Chipotle

  • gap-china476A corporate strategy article by Thunderbird students Manya Andrews Dotson, Wes Herche, Brie Lam, William Randle and Jonathan Walters

    Abstract: Can a cut and paste application of the Chipotle strategy lead to another runaway restaurant success in an industry rife with pressures on profitability? Was it the business model that fueled Chipotle’s meteoric rise? Or was it that CEO Steve Ells took a food we already knew and loved, the burrito, and made it taste even better? Or, are the two inseparable? Will replicating Chipotle’s strategy yield another blue ocean success story?

    The foodie blogs are abuzz … a new naked light bulb has been lit in a stainless steel restaurant in Washington DC’s Dupont Circle. Firmly planted in a neighborhood where restaurants such as Panera Bread, Cosi and Starbucks dot the grid, it fights for purchase in a bloody — if tasty — battle for the upscale business lunch crowd fed up with traditional fa(s)t food (though, there’s some of that around there too). It boasts artisanal tofu, farm fresh ingredients, and free-range meats charred to medium-rare perfection right under the customer’s nose. It would be hard to believe that an Asian restaurant this good could be using the same playbook as the blazing burrito chain, Chipotle.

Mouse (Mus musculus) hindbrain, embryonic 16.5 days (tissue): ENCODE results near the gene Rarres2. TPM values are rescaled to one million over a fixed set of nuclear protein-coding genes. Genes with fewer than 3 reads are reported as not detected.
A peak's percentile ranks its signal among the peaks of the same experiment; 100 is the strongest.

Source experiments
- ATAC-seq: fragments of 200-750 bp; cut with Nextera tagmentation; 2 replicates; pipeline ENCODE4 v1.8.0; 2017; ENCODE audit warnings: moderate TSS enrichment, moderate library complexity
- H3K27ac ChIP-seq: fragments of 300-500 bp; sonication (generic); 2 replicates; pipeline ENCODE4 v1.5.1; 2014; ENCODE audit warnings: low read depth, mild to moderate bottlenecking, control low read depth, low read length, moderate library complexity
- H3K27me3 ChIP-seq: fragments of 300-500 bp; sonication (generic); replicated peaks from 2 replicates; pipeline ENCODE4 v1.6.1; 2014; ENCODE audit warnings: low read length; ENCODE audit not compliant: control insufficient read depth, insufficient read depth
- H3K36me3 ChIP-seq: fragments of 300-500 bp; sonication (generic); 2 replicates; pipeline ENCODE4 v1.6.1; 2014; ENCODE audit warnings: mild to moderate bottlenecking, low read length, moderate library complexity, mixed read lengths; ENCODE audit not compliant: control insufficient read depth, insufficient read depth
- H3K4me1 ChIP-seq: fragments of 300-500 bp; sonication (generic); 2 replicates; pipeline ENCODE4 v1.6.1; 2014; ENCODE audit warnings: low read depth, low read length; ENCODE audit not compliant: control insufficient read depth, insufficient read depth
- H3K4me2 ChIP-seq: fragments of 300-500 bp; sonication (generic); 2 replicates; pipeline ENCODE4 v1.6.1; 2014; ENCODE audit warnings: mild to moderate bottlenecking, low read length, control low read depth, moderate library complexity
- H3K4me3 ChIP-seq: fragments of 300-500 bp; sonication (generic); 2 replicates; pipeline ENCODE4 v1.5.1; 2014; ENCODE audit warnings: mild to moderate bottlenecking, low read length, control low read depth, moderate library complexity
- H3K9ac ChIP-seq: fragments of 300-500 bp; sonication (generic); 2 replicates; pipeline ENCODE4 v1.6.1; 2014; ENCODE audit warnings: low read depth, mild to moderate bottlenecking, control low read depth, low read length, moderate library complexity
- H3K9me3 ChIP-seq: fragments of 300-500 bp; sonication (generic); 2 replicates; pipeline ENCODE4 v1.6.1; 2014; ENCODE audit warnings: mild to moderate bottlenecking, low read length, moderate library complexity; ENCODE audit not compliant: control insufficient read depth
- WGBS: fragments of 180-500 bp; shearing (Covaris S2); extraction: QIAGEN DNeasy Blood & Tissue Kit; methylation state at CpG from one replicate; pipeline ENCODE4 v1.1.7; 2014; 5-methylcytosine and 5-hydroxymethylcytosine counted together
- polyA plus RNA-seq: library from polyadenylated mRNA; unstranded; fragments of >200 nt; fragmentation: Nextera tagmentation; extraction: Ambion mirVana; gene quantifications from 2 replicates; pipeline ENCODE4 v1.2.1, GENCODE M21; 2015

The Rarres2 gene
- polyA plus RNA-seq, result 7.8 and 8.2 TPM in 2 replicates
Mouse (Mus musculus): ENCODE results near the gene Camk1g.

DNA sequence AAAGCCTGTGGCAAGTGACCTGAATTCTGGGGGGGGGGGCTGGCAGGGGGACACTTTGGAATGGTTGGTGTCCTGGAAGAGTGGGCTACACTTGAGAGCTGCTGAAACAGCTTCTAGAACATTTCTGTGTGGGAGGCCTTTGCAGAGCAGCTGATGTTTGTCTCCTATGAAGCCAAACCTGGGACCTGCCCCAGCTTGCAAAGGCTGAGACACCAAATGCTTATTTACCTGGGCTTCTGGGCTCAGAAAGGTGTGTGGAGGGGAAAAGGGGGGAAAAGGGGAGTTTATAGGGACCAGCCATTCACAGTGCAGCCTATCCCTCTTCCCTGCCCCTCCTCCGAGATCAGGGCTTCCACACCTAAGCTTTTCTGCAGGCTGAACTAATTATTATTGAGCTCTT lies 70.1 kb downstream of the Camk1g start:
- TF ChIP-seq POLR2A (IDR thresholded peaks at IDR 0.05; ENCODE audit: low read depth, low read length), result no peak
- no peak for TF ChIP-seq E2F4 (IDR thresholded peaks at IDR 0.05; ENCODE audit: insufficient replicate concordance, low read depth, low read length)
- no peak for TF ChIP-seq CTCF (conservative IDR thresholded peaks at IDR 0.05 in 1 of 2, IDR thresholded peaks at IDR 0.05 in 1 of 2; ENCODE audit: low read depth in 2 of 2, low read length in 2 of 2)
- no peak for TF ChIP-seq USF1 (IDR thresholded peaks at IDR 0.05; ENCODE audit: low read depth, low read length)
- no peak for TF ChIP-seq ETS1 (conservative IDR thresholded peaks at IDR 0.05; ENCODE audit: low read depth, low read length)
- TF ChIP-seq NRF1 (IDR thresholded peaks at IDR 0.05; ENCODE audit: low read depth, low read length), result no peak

• chipotle1By Matthew Blong, Richard Kim, Rebecca Knowles, Wei Li, Eri Miyagi and Ryan Scalise

    Stephen Lindner’s eyes lit up as he pulled a hefty burrito wrapped in foil out of a brown bag covered with the catch phrases “I think about Chipotle every time my stomach growls” and “one delicious bite left in the bottom!

    When asked what he liked so much about Chipotle, the graduate student at Thunderbird School of Global Management in Glendale, AZ – famished as he began to devour his burrito – immediately responded, “because it tastes good!”

    Without knowing it, Lindner exemplifies the effect that Chipotle’s strategic advantage has on its customers.  Namely, that Chipotle tastes great because it serves classic Mexican entrees made from organic and locally sourced meats and produce, all under the banner of the company’s motto, “Food with Integrity.”  And like Lindner, few Chipotle customers realize that good taste is, in fact, a direct result of organic ingredients.